ST. PAUL (AP) -- There's no magic formula for what constitutes a quality school, but new reports show common themes among struggling schools in Minnesota.
And with its initial investigation complete, state education officials hope to develop a system that can help every school improve.
After studying each of the 56 schools singled out last year for not making the grade, the state education department has compiled its most detailed look at what's going wrong.
High rates of poverty among students and large numbers of non-English speakers were already familiar issues at the schools that made the "needs improvement" list in December.
But state officials believe their new accountability system goes beyond such demographic issues and has given them a better sense of what's going on inside classrooms.
Curriculum and staff development, areas often difficult to measure, were two of the biggest problems in the specified schools, said Jessie Montano, assistant commissioner of the Minnesota Department of Children, Families and Learning.
--Sometimes a school's fifth-grade teacher didn't know where the fourth-grade teacher left off the previous spring. For example, the report for Warren Elementary near East Grand Forks said teachers often weren't aware what other teachers in the school were covering.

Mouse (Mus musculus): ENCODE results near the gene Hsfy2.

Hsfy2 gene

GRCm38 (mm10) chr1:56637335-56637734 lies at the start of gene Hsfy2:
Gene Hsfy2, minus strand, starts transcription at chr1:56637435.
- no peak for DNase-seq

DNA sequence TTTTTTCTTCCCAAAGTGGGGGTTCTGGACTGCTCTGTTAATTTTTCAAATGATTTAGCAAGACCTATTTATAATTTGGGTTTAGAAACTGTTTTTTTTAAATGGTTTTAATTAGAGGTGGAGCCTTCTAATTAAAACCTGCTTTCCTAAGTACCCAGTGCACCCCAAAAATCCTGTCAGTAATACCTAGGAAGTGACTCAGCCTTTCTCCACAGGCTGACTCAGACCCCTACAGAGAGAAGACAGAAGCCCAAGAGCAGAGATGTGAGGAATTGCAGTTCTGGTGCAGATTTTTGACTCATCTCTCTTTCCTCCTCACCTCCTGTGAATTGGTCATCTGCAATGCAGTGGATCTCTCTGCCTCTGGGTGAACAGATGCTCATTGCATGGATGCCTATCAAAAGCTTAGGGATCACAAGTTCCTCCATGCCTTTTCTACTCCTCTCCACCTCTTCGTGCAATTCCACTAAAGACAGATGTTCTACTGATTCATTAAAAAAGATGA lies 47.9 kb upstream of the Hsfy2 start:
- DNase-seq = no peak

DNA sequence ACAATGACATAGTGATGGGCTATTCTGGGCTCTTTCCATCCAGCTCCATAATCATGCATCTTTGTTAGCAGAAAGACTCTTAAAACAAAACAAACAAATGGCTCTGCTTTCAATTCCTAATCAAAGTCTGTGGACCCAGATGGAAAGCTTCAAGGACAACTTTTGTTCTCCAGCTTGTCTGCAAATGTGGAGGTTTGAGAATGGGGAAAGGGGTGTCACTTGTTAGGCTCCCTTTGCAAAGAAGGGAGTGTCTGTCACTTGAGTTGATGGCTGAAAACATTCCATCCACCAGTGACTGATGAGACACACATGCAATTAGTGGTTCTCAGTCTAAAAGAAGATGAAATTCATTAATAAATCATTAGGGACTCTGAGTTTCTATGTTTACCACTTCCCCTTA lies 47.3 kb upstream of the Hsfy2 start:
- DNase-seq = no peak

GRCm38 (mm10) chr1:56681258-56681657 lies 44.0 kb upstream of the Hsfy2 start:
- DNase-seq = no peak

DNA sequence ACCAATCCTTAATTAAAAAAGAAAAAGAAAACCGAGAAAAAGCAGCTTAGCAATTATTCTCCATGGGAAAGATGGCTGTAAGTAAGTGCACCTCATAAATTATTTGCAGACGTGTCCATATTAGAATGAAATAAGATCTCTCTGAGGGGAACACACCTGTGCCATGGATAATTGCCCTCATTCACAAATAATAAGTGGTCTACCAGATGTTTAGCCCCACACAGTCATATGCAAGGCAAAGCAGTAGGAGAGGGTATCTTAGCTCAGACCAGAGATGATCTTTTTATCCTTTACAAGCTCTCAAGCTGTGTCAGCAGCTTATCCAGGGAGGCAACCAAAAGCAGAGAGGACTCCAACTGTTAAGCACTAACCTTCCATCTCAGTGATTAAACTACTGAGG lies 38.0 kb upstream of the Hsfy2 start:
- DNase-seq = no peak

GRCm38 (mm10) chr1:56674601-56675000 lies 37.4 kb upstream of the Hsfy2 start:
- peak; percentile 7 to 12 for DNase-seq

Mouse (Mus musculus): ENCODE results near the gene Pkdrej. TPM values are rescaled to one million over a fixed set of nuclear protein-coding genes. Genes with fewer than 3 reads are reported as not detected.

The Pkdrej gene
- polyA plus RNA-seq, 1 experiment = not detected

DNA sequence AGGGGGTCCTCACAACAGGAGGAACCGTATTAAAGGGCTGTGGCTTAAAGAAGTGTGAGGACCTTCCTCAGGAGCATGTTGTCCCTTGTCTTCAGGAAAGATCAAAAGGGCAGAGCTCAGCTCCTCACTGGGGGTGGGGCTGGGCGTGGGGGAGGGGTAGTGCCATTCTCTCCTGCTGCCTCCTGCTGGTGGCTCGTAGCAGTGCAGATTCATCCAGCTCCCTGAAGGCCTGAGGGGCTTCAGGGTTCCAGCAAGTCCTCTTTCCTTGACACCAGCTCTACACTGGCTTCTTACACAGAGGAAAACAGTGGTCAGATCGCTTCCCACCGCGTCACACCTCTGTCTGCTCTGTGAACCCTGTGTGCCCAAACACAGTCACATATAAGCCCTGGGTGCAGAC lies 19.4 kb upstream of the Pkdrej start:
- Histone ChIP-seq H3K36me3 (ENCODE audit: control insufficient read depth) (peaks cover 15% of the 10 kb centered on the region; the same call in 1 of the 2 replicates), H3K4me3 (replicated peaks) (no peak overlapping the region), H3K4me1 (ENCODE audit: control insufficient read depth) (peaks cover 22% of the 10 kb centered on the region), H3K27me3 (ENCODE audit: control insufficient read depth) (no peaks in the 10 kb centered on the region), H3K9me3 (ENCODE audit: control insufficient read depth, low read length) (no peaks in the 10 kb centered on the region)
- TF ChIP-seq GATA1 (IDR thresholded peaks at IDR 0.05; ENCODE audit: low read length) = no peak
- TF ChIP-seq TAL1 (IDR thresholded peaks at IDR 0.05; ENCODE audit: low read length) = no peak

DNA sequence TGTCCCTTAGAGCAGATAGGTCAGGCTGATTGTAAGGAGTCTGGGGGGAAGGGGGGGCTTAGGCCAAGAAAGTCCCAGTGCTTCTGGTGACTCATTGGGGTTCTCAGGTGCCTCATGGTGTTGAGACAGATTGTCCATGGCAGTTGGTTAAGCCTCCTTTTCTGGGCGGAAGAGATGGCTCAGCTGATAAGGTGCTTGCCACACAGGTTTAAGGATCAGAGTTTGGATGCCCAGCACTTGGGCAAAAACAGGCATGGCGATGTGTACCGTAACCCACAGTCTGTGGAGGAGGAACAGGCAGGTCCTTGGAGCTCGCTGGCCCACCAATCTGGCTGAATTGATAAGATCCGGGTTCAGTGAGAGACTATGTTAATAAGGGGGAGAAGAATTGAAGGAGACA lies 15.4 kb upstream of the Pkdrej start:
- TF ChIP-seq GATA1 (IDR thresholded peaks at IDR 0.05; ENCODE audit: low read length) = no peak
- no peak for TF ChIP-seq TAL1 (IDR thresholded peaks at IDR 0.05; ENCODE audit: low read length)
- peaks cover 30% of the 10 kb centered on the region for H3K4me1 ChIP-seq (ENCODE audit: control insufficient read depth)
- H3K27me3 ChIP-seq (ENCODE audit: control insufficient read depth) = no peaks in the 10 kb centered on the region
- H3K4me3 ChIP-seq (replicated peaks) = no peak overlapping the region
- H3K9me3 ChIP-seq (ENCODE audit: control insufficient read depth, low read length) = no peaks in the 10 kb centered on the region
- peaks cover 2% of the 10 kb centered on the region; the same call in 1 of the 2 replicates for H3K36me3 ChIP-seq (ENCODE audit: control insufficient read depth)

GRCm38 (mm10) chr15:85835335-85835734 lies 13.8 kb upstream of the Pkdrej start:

--In more than one case, teachers weren't aware of the subject areas their students were expected to know for the math tests each third- and fifth-grader has taken the past four years. Teachers at LeRoy Elementary in southeastern Minnesota said they weren't familiar with the math-test specifications, the school's report said.
--School districts sometimes did a good job training teachers for a new curriculum but fell behind years later when more and more new teachers arrived and assumed assignments for which others had been trained.
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